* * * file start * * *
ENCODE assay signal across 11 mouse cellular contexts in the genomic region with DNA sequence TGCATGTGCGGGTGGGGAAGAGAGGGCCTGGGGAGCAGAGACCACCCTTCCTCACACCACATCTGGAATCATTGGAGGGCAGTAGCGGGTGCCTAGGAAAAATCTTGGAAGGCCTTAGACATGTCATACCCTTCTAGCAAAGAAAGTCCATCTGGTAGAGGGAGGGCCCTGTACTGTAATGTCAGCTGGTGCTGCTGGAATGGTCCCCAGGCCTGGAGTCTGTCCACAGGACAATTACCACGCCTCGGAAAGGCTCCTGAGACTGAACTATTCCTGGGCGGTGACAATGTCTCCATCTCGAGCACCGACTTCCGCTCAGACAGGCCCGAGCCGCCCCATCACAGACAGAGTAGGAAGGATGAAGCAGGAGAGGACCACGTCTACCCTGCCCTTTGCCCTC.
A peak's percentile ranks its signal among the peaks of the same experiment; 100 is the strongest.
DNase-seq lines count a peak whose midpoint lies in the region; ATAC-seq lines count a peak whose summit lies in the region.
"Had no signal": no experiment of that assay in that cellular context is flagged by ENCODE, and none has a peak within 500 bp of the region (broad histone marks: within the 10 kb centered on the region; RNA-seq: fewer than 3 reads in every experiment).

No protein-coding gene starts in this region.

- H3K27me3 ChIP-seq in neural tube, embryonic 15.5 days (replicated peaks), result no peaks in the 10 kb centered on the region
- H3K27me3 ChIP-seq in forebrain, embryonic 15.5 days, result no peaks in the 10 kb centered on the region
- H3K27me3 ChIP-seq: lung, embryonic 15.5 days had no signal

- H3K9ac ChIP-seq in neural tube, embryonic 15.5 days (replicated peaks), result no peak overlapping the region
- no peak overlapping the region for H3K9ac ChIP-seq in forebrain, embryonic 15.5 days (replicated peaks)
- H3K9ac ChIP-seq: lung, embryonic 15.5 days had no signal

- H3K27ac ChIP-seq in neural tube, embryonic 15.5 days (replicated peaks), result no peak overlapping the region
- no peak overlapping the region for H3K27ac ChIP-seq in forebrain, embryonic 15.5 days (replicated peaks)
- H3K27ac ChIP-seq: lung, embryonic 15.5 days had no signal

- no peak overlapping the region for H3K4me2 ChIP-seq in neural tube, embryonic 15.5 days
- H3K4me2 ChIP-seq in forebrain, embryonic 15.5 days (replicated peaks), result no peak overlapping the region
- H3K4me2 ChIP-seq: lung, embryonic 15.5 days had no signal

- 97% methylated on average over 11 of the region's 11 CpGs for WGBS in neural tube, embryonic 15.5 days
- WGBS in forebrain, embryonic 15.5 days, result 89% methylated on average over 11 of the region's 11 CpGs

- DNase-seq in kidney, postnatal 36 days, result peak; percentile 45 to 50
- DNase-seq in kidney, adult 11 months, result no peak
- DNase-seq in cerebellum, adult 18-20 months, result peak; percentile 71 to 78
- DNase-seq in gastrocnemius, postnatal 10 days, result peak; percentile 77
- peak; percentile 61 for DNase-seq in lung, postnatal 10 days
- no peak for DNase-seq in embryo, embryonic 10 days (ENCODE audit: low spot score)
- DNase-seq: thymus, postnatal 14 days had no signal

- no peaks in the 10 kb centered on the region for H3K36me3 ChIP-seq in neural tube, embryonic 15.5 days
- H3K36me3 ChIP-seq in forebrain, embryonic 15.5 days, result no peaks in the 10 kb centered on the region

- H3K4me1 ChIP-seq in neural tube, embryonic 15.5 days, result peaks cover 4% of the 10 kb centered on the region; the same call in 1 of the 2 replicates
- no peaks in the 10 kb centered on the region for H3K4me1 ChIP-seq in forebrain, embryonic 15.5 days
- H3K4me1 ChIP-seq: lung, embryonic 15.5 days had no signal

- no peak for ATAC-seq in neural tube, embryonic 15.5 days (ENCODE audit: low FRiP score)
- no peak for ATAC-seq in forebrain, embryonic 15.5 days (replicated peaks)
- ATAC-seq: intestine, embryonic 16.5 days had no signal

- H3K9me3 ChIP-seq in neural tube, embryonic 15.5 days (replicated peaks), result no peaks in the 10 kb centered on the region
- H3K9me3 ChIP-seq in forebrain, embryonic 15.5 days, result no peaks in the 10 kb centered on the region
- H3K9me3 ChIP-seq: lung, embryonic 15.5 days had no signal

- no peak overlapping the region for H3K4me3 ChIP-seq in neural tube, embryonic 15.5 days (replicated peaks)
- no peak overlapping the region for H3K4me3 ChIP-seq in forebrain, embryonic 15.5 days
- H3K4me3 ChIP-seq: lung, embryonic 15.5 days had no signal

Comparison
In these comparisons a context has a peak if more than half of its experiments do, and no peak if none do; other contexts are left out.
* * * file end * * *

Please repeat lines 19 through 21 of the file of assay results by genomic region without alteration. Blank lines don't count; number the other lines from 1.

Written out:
- WGBS in forebrain, embryonic 15.5 days, result 89% methylated on average over 11 of the region's 11 CpGs

- DNase-seq in kidney, postnatal 36 days, result peak; percentile 45 to 50
- DNase-seq in kidney, adult 11 months, result no peak